Suppose a Gram Pradhan in a typical village in your block manages to get a new worksite approved for his village. Would people in the village expect the Pradhan’s household to do MNREGA labour on the newly approved worksite?
At the same time, the official wage for presidents is low. The Rs. 6,000 of excess payouts per year from MNREGA, though big relative to what the typical household receives, are too small to raise the president’s total compensation to even half the median in rural Uttarakhand. Nearly three-quarters of respondents believe they would have more money if they had not become president.
Nevertheless, most presidents do not allocate themselves the maximum 100 days of employment that is permissible under MNREGA, often making do with 30-60 days. Such restraint suggests there is an unspoken rule or ‘contract’ about how a president may engage in corruption. Likewise, we find no evidence that presidents give preferential MNREGA benefits to their extended family, suggesting corruption arises only as limited personal compensation for the president, not a widespread system of theft.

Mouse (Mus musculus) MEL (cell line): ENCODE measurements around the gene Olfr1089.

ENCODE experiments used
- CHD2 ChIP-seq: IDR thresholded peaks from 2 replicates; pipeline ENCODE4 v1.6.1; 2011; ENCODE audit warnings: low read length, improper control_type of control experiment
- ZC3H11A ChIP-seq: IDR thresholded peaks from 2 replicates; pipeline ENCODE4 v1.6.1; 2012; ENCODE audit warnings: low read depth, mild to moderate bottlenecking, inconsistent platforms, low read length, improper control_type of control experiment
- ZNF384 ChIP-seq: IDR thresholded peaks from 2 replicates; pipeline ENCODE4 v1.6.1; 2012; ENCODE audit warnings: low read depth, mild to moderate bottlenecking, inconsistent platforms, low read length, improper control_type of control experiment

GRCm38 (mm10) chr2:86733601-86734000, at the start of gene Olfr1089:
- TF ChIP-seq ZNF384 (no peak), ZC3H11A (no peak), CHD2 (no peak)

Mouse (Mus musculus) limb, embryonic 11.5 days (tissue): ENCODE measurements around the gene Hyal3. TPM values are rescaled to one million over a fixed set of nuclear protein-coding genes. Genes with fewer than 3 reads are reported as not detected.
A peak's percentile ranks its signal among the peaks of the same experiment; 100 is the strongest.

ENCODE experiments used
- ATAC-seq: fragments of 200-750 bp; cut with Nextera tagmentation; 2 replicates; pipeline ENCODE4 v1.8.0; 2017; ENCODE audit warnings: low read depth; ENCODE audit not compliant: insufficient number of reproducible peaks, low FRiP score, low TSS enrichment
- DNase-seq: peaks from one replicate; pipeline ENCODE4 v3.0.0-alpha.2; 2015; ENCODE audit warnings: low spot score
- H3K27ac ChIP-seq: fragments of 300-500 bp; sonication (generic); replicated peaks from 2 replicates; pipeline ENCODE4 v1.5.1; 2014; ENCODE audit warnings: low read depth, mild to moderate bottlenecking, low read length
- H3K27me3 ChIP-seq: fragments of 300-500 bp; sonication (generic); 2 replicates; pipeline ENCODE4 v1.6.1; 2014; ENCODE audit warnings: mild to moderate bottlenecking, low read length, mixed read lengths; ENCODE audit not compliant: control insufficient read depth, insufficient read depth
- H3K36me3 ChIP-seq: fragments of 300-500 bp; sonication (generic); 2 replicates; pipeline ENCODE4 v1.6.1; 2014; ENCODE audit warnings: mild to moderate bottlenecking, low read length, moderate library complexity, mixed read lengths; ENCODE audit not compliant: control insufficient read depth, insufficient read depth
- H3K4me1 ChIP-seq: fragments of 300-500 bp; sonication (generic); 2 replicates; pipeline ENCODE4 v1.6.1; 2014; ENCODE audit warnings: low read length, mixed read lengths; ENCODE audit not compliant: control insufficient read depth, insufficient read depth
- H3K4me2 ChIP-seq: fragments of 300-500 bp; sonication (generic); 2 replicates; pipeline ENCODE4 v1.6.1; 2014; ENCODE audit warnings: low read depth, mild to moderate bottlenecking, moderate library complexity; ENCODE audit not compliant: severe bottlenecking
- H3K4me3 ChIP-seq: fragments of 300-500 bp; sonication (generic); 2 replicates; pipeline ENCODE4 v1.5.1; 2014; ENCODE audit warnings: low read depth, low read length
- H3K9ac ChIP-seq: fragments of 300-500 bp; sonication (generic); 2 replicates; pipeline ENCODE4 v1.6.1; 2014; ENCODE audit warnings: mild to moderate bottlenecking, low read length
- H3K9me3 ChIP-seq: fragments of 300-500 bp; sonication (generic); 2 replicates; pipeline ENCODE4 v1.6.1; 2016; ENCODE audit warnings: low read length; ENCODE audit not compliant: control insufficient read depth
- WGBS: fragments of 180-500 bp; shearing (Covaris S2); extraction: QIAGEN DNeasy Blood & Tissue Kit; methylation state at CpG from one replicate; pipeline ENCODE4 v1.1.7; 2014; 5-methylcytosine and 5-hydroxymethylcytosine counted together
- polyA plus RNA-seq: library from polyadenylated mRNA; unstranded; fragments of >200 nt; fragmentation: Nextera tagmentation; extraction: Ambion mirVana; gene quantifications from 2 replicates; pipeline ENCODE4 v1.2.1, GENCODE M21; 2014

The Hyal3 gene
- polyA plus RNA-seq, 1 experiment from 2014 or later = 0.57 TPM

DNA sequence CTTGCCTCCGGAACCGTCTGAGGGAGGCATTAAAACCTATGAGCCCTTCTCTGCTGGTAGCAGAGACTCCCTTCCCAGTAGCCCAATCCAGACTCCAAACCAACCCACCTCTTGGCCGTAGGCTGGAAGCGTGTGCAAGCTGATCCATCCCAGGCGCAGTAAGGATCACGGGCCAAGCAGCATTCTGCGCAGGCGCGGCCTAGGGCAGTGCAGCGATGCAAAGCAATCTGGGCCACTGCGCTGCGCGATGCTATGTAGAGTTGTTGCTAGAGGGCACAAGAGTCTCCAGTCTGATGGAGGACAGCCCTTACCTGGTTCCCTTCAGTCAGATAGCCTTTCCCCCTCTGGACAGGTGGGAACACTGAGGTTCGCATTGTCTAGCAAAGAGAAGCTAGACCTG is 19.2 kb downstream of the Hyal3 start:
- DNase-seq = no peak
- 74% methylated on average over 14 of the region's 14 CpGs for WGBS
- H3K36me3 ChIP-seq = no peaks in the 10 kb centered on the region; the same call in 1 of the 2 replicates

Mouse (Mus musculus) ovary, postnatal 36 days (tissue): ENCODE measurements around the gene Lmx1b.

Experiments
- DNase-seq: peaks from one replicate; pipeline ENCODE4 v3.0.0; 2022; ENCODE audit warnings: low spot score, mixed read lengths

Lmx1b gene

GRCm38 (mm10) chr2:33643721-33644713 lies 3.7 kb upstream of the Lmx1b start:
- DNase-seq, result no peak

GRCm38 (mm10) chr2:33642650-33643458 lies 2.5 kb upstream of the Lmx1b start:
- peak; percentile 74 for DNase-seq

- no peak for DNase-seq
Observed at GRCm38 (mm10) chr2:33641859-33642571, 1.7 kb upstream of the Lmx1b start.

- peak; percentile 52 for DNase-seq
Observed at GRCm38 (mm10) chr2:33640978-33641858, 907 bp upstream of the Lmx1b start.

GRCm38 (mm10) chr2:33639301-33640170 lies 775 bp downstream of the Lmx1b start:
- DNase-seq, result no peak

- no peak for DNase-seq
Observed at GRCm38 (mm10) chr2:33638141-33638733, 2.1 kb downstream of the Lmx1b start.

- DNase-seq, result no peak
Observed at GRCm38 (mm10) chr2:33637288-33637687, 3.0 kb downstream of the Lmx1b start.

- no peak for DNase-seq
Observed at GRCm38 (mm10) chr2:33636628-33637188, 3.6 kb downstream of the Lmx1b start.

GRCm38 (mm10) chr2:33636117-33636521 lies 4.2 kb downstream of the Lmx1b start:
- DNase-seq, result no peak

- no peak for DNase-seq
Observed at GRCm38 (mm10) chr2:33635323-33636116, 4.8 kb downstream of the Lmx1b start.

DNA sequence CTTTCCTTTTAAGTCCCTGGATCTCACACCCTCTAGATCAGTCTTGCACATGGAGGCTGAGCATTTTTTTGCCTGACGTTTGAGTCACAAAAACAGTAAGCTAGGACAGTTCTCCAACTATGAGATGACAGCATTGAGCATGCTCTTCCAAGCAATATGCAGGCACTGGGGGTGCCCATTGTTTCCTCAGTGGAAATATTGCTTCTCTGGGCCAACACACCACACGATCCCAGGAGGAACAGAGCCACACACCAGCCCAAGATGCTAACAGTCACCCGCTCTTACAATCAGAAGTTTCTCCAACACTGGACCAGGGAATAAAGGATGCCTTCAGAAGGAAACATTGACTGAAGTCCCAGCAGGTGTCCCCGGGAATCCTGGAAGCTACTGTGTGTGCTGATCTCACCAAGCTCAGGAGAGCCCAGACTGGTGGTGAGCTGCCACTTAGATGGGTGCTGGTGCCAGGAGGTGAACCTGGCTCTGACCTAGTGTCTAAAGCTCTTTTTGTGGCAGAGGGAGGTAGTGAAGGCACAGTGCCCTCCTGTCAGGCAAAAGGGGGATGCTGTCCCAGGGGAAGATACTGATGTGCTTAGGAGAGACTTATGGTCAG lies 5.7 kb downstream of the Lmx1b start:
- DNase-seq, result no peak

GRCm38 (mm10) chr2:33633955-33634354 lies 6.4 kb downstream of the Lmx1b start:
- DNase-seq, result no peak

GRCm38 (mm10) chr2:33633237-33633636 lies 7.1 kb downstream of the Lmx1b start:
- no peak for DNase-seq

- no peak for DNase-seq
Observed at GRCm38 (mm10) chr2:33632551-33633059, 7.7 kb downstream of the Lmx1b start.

Figure 4. Presidents believe their performance matters and that villagers agree it should be compensated with more MNREGA days
Note: Each bar shows the fraction of respondents who agree (as per the survey of council presidents). The Performance Pay Index shows the fraction of respondents agreeing with at least one of the performance pay questions mentioned in the text.
While our analysis focuses on a specific case, it suggests that corruption does not always automatically disappear when transparency and accountability measures are put in place. Corruption sometimes arises as a solution to a deeper problem, suggesting policymakers should tailor their interventions carefully. While it is tempting to think about corruption as inefficient and wasteful, in Uttarakhand it serves the purpose of generating more MNREGA jobs for villagers by incentivising local leaders to implement the programme. Simply curbing corruption without an alternative plan may have larger costs than benefits.
- Campante, Filipe R and Quoc-Anh Do (2014), “Isolated Capital Cities, Accountability, and Corruption: Evidence from US States”, American Economic Review, 104(8): 2456-2481.
- Ferraz, Claudio and Frederico Finan (2008), “Exposing Corrupt Politicians: The Effects of Brazil’s Publicly Released Audits on Electoral Outcomes”, The Quarterly Journal of Economics, 123: 703-745. Available here.
- Jeong, D, A Shenoy and L Zimmermann (2019), ‘Are Transparency and Accountability Enough? Open Corruption and Why It Exists’, Working paper.
- Reinikka, Ritva and Jakob Svensson (2004), “Local Capture: Evidence from a Central Government Transfer Program in Uganda”, The Quarterly Journal of Economics, 119: 679-705.